) reviewed several studies incorporating upper extremity aerobic exercise in individuals with paraplegia and tetraplegia. Although many of the studies found that various aerobic exercise protocols using arm crank ergometry, wheelchair ergometry, or wheeling on a track improved aerobic capacity, power output, or both, the most appropriate dosing for this population with regard to intensity, duration, and frequency remains unclear. However, based on their evaluation of the studies and in response to the 1995 Joint Centers for Disease Control/ACSM (36–38
) recommendation that “every US adult should accumulate 30 minutes or more of moderate physical activity on most, preferably all, days of the week,” the authors suggested 20 to 60 minutes at an exercise intensity of about 12 to 13 (somewhat hard) on the Borg Rating of Perceived Exertion scale (RPE), preceded and followed by a 10-minute warm-up/cool-down. They go on to say that “the most important consideration in creating an exercise prescription is patient compliance (and) the most important factors in extended exercise compliance are that the activity be ‘enjoyable and employable’.”
Available options for aerobic exercise using only the upper body have significant limitations for populations with paraparesis and other mobility impairments. Hand cycles, for instance, are fairly large and expensive and can be used only in very specific locations (ie, a paved path with no automobile traffic, sharp turns, or steep hills). Weather is a consideration for individuals living in northern climates. Depending on the user's level of function, a user may require assistance to transfer in and out of the cycle, significantly impacting safety and independence. Tabletop arm ergometers are much smaller, cheaper, and require little assistance to access, but can be quite boring, decreasing compliance.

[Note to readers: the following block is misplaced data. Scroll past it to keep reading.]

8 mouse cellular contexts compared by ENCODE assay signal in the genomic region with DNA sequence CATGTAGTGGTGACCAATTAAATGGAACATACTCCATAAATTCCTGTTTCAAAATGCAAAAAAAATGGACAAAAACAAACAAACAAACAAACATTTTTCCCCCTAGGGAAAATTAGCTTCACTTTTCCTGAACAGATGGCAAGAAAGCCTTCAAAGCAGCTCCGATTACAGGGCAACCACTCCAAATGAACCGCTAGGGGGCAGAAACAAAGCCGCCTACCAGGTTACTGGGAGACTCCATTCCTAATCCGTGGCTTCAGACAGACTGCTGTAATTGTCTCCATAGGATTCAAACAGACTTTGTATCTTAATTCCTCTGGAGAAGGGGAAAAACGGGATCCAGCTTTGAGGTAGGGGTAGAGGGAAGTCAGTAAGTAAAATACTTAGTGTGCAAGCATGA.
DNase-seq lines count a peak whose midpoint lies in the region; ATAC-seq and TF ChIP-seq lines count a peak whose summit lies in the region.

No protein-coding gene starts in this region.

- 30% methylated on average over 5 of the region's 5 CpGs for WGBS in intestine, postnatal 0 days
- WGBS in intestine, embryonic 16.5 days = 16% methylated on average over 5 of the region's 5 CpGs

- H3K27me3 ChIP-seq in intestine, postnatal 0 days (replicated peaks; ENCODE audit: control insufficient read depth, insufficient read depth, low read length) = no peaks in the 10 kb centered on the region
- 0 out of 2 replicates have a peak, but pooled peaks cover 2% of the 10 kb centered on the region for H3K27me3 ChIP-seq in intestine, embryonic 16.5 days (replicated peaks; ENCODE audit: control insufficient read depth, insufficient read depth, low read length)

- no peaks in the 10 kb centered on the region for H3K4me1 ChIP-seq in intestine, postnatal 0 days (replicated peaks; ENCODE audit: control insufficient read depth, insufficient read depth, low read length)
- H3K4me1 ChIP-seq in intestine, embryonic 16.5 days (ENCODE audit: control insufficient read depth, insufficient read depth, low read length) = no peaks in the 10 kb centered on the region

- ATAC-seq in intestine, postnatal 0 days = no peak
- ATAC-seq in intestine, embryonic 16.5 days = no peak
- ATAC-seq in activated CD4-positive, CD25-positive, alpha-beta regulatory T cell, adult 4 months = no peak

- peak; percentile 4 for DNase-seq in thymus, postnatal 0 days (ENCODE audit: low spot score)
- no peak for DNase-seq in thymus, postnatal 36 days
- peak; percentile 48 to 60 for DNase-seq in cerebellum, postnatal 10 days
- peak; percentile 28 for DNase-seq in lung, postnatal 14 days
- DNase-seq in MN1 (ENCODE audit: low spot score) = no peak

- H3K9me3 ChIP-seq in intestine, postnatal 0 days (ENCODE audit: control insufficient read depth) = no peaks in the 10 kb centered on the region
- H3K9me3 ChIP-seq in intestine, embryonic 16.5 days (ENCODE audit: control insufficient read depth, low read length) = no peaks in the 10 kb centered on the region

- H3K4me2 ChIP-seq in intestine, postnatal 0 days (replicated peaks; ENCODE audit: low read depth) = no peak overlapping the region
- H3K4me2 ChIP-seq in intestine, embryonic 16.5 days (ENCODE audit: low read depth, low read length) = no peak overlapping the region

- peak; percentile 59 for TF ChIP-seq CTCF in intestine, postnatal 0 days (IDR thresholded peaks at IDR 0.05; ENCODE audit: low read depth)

A new product available seeks to satisfy adolescents' need for enjoyment from exercise by integrating computer video game challenge and aerobic exercise. The GameCycle (Three Rivers Ltd, Mesa, AZ) combines the crank mechanism from a hand cycle with a commercially available game system (GameCube; Nintendo Co., Ltd, Kyoto, Japan) to play a car racing game (Need for Speed II; EA Games, Redwood City, CA). The user cranks the handles to control the speed of the car in the video game. Direction is controlled by tilting the crank handles, similar to steering a hand cycle. The crank resistance can be altered to increase the work required, and crank speed can be calibrated to increase the aerobic effort.
Preliminary experimental results using an early version of the GameCycle indicate that users can experience aerobic training effects with the GameCycle and find the product fun and motivating (39
). Fitzgerald et al (39
) tested and surveyed a select group of wheelchair athletes using the GameCycle with and without the video game. All participants believed that the GameCycle would help to motivate manual wheelchair users to exercise, and 77% of the participants stated that the GameCycle would aid in the frequency and motivation of their own exercise habits.
The purposes of this study were to (a) determine if the GameCycle requires sufficient effort, as outlined by the ACSM, to induce an aerobic training effect and (b) to assess the effectiveness, practicality, and satisfaction of the GameCycle as part of a 4-month, home-based exercise intervention for adolescents with lower extremity mobility impairments caused by spinal cord dysfunction.